This small island, only 53 km (33 mi. ) long 15 km (9 mi. ) wide, is one of the top five dive destinations globally. With only 3% of the island developed, much of its interior is covered by marshes, lagoons, scrub, and dense jungle.
Table of Contents
- Geographic Location
- History of Conzumel
- Weather in Conzumel
- Accommodations in Conzumel
- Restaurants in Conzumel
- Nightlife in Conzumel
- Shopping in Conzumel
- Local Conzumel Cuisine
- Services in Conzumel
- Surrounding Areas of Conzumel
- Where To Go in Conzumel?
- Where To Eat in Conzumel?
- What To Do in Conzumel?
- Where To Shop in Conzumel?
History of Conzumel
The word Cozumel means “land of the sparrows” in the Mayan language. To the Mayans, Cozumel was a sacred island dedicated to the fertility goddess, Ixchel. Mayan women were expected to travel here at least once in their lives to pray and give offerings. The temples and ruins built here were invaded by Hernan Cortes in 1519, and due to the building of a US airbase in WWII, many were destroyed.
In the 14th century, Cozumel became an important trading port, but foreign diseases slowly killed the population leaving it almost uninhabited. During the 17th and 18th centuries, pirates used the harbors, catacombs, and tunnels dug by the Mayans for their treasure storing needs.
At the beginning of the 20th century, the chewing gum industry focused on Cozumel for its abundant supply of zapote trees, which led to the discovery of the few ruins left. In the 1960s, Jacques Cousteau’s discovery of the diving reefs changes Cozumel’s history forever.
It is now one of the world’s top diving destinations. There are also about a dozen cruise lines that dock at Cozumel.
Weather in Conzumel
Cozumel has a climate typical of the Caribbean. From July to September, average temperatures are in the low to mid 30’s. From November to May, temperatures hover around 25 to 28 degrees Celsius, warm breezes, and low humidity make the evenings perfect for a stroll along the beach.
Accommodations in Conzumel
Hotels are located in three areas: Central town, North of town, and South of town. Central town: most of the budget hotels are in this area. Rates range from $36 to $250 US dollars. North of town: rates for hotels in this area range from $90 to $330 US dollars.
South of town: rates are from $122 to $400 US dollars. There are quite a few all-inclusive resorts, with pools, restaurants, gyms, tennis courts, diving equipment rental, moped and car rental, and even massage services. Prices increase during the tourist season. Most hotels accept credit cards.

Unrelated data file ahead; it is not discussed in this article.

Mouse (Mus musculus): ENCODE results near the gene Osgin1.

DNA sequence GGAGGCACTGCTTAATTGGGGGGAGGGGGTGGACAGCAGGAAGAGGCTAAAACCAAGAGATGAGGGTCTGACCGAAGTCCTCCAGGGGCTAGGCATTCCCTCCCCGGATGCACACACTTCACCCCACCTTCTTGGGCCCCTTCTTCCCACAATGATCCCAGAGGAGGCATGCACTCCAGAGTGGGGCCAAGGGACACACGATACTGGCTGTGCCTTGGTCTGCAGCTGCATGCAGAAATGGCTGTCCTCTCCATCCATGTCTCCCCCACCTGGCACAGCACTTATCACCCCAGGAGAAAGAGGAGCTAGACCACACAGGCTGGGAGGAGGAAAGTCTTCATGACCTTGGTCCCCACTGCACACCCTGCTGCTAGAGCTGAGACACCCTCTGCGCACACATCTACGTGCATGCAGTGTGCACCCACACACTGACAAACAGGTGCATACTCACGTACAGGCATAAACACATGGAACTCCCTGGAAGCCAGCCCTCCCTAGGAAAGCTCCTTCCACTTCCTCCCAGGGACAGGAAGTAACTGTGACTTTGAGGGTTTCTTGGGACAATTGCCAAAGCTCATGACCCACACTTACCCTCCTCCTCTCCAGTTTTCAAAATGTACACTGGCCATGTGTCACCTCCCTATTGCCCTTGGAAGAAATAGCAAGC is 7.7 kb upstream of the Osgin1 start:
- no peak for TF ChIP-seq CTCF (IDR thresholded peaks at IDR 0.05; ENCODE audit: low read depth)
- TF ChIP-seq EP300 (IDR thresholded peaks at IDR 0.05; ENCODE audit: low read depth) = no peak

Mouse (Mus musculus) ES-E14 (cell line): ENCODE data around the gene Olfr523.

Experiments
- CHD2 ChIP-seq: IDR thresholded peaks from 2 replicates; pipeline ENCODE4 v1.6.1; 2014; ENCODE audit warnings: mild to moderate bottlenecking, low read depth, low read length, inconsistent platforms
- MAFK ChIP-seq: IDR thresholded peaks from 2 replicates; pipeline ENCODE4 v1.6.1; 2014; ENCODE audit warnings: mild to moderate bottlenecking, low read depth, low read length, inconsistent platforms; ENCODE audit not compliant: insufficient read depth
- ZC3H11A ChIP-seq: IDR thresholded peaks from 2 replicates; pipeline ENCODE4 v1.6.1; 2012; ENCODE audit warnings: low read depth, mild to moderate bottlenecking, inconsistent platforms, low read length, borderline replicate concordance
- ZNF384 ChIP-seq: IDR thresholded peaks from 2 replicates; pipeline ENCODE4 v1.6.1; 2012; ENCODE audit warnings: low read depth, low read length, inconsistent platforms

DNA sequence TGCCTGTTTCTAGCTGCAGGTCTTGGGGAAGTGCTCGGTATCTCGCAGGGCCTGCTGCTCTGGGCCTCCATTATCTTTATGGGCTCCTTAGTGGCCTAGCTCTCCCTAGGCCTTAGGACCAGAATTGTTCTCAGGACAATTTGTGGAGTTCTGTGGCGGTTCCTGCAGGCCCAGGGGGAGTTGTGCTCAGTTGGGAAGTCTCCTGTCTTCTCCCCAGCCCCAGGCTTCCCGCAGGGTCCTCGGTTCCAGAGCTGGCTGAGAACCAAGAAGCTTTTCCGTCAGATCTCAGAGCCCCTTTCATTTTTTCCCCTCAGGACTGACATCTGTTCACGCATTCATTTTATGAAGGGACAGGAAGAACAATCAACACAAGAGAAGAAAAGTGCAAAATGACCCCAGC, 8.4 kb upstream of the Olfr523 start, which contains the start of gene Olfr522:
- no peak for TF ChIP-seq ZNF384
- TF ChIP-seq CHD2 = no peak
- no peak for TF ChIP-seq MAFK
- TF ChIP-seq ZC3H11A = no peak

Restaurants in Conzumel
In addition to hotel restaurants, Cozumel offers a wide variety of eating establishments. From expensive, like Pepe’s Grill, which has grilled specialties to moderate, like El Moro, famous for its excellent food and great service, to inexpensive cafes and bistros.
Nightlife in Conzumel
Everything from live music, bands, discos, bars, and folk dance is here in Cozumel. Locals and tourists head to the plaza on Sunday night, where you can hear island musicians play tropical tunes.
In February, the island explodes with parades, dancing, costumes, parties, and music for Carnival. Most discos and bars are quiet during the week, but on weekends DJs play until dawn for the thriving crowds. The Havana club caters to the more upscale crowd with sophisticated jazz, cocktails, and cigars.
Shopping in Conzumel
There are over 150 stores located on and around Avenida Rafael Melgar. Here you will find expensive resort wear from jewelry and art to clothing and souvenirs. Los Cinco Soles, Talavera, and Playa del Angel offer high-quality Mexican folk art.
Prices for everyday items are much cheaper on the side streets of Melgar. Located behind the plaza, there is a craft market that offers an assortment of Mexican wares. Department stores are more like variety stores but still stock a wide variety of goods. Fama, Pama, Prococo, and Viva Mexico carry items like jewelry, liquor, souvenirs, handicrafts, books, shoes, CDs, and more.
Local Conzumel Cuisine